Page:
The Florida Supreme Court rejected an appeal from a Pasco killer Thursday, just days before he is set to be executed.
John Ruthell Henry, who has been on death row for 27 years, is scheduled to die by lethal injection Wednesday. His attorney filed a last-minute appeal on the grounds that Henry, 63, is intellectually disabled. The motion came in response to a recent decision handed down by the U.S. Supreme Court, saying Florida has been misinterpreting the standard for calling a person mentally disabled. The state has considered anyone with an IQ of 70 or below mentally disabled but did not consider other potential evidence of disability as well as the margin of error in IQ tests, the court said.
Under the Eighth Amendment's ban on cruel and unusual punishment, the Supreme Court has said mentally disabled people cannot be executed.
Defense attorney Baya Harrison requested at least a hearing to determine Henry's mental capacity and was denied by a lower court. The Florida Supreme Court denied his appeal as well.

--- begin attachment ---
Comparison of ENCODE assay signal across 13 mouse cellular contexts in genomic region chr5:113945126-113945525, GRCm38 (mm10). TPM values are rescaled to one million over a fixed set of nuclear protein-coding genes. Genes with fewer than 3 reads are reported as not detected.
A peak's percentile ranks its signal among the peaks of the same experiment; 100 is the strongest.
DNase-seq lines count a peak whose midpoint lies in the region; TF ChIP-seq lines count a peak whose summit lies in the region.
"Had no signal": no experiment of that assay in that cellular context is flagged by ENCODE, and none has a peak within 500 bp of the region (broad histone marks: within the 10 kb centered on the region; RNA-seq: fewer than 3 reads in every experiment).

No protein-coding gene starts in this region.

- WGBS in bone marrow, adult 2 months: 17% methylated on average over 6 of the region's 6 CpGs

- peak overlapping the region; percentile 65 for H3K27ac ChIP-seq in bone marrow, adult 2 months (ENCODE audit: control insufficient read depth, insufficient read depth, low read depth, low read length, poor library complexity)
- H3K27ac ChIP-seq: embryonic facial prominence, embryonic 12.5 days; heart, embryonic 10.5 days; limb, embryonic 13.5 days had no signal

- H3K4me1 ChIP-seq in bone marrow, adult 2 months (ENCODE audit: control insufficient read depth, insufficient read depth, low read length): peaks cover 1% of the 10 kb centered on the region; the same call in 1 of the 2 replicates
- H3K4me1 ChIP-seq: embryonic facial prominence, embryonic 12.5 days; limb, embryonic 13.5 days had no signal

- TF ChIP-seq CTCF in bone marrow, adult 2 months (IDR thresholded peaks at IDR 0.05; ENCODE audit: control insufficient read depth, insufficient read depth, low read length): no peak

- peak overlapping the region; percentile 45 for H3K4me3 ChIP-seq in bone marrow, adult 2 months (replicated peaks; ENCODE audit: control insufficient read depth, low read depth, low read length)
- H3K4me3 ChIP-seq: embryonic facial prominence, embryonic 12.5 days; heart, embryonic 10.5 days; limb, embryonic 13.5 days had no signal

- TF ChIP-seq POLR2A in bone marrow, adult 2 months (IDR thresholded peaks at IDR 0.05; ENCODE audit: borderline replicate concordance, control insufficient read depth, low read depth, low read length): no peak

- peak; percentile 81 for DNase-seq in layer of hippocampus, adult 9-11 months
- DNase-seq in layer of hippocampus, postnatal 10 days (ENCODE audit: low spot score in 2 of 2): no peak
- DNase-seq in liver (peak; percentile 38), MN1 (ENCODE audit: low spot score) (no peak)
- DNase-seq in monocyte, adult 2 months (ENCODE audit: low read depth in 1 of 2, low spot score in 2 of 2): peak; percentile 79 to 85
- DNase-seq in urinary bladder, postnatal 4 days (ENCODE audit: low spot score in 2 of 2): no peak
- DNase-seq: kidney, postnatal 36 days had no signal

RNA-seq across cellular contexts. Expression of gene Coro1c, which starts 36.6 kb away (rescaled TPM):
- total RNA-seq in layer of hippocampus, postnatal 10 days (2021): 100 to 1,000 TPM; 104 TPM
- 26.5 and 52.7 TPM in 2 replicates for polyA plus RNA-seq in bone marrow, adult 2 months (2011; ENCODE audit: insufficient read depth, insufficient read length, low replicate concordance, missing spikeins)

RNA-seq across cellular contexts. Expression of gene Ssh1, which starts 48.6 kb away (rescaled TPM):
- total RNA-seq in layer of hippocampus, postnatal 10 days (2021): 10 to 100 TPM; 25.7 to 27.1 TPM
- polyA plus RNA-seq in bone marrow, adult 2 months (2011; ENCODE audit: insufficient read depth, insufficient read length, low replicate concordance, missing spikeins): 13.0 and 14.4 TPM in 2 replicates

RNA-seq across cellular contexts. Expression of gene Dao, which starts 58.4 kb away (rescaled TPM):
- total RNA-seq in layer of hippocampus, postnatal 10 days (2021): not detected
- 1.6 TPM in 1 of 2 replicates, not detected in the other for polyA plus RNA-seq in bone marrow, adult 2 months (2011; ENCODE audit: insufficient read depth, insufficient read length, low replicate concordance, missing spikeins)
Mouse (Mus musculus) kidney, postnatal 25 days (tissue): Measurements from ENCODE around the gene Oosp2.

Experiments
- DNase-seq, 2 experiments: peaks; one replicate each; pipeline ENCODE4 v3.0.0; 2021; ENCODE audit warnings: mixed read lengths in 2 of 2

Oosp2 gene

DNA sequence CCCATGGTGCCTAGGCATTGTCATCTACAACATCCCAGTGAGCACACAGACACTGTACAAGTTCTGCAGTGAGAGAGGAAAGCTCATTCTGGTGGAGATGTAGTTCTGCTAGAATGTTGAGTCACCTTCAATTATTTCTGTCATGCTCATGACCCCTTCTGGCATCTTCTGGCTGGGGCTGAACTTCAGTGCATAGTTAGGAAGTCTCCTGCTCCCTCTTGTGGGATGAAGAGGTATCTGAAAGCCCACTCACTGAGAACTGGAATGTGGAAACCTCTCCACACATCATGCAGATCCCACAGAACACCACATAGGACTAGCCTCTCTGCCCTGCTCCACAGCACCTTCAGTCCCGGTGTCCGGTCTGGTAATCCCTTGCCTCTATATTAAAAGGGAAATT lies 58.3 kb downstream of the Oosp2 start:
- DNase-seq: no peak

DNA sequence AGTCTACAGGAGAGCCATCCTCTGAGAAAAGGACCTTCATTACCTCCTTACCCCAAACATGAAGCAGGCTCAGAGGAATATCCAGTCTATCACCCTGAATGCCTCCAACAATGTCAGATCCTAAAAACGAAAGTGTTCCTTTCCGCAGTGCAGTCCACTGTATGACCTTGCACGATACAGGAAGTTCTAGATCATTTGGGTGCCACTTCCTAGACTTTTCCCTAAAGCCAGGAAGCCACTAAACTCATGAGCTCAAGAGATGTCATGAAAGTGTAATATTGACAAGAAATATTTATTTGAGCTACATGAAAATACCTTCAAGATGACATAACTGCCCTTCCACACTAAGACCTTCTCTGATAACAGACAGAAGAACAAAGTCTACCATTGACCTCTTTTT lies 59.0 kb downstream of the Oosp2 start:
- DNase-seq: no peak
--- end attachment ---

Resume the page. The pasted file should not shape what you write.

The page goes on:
Henry is not entitled to a hearing, the court wrote, because intellectual disability means "significantly subaverage general functioning." Henry could drive a car and form relationships, and also communicated well, the court wrote, especially when repeatedly asking the court for new lawyers.
Henry was convicted of three killings. He stabbed his girlfriend, 28-year-old Patricia Roddy, 20 times in 1976 while her children were in the back seat of her car. He pleaded to second-degree murder and served a little over seven years. When he got out, he married Suzanne Henry. He killed her in December 1985 in Zephyrhills, stabbing her after an argument while her son 5-year-old son, Eugene Christian, was nearby. He killed the boy later that day with the same knife and dumped him in a field.
He was sentenced to death for Suzanne Henry's murder.
Harrison called Thursday's decision a "disappointing setback." He's scrambling to prepare one final appeal at the federal level.
"We were given a fair hearing and we appreciate that," Harrison said. "This would be the absolutely last thing we can do. I would say we are very cautiously hopeful."
Jon Silman can be reached at [email protected] or (727) 869-6229.